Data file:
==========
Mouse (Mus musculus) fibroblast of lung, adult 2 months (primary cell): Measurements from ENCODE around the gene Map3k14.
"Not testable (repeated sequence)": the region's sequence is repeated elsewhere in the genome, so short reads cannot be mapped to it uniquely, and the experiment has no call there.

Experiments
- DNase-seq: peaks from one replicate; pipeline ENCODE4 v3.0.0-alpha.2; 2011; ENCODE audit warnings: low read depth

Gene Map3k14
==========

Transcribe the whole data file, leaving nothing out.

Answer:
Mouse (Mus musculus) fibroblast of lung, adult 2 months (primary cell): Measurements from ENCODE around the gene Map3k14.
"Not testable (repeated sequence)": the region's sequence is repeated elsewhere in the genome, so short reads cannot be mapped to it uniquely, and the experiment has no call there.

Experiments
- DNase-seq: peaks from one replicate; pipeline ENCODE4 v3.0.0-alpha.2; 2011; ENCODE audit warnings: low read depth

Gene Map3k14